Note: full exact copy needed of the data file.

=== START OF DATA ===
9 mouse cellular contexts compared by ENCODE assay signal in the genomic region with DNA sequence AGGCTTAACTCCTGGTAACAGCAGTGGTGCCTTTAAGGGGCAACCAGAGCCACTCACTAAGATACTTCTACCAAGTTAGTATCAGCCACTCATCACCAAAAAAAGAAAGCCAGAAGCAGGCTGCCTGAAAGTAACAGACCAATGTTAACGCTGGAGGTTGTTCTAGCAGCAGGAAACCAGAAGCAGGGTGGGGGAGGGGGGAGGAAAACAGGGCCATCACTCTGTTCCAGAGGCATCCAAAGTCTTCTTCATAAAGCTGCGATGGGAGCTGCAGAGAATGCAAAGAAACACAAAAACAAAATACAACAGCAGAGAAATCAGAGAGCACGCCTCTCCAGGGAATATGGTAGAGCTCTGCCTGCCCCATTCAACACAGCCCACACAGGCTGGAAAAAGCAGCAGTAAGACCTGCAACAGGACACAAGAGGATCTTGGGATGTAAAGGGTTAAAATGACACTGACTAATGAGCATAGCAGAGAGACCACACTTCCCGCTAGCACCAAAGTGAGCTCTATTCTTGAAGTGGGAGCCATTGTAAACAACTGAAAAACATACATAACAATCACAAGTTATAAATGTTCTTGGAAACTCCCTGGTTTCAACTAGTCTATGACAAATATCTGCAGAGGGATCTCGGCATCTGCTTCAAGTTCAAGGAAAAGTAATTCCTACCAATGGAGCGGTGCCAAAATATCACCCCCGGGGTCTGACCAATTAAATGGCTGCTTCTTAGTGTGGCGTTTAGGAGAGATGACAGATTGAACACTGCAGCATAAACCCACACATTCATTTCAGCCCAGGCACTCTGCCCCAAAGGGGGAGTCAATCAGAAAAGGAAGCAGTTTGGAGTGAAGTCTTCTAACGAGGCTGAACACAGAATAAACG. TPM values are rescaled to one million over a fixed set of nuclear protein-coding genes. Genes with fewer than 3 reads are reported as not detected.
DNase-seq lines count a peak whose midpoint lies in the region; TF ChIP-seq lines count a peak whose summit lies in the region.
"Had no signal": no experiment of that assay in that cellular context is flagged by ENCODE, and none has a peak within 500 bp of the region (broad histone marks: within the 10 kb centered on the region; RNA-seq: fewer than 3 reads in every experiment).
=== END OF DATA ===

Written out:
9 mouse cellular contexts compared by ENCODE assay signal in the genomic region with DNA sequence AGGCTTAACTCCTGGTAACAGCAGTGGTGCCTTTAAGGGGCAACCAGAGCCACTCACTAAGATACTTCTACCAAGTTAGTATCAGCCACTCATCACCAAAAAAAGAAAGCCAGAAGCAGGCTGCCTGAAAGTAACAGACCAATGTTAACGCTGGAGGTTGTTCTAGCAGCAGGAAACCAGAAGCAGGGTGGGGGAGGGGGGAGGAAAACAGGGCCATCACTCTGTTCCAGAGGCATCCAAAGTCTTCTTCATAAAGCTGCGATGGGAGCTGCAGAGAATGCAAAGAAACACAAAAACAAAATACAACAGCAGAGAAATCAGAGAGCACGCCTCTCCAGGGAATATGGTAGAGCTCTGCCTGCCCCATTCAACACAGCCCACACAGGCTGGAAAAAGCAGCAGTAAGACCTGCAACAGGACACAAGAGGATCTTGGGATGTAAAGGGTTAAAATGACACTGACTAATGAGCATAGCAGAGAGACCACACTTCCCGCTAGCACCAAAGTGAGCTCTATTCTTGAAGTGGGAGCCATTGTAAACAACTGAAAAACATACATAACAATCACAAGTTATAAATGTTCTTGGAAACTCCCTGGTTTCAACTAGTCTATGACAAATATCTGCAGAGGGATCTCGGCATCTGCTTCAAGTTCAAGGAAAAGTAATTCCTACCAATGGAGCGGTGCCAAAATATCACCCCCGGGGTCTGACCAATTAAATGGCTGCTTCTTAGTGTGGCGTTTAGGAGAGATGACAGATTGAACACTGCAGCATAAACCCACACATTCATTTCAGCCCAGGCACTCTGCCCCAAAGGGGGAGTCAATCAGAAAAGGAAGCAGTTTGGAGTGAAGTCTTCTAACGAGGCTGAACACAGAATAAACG. TPM values are rescaled to one million over a fixed set of nuclear protein-coding genes. Genes with fewer than 3 reads are reported as not detected.
DNase-seq lines count a peak whose midpoint lies in the region; TF ChIP-seq lines count a peak whose summit lies in the region.
"Had no signal": no experiment of that assay in that cellular context is flagged by ENCODE, and none has a peak within 500 bp of the region (broad histone marks: within the 10 kb centered on the region; RNA-seq: fewer than 3 reads in every experiment).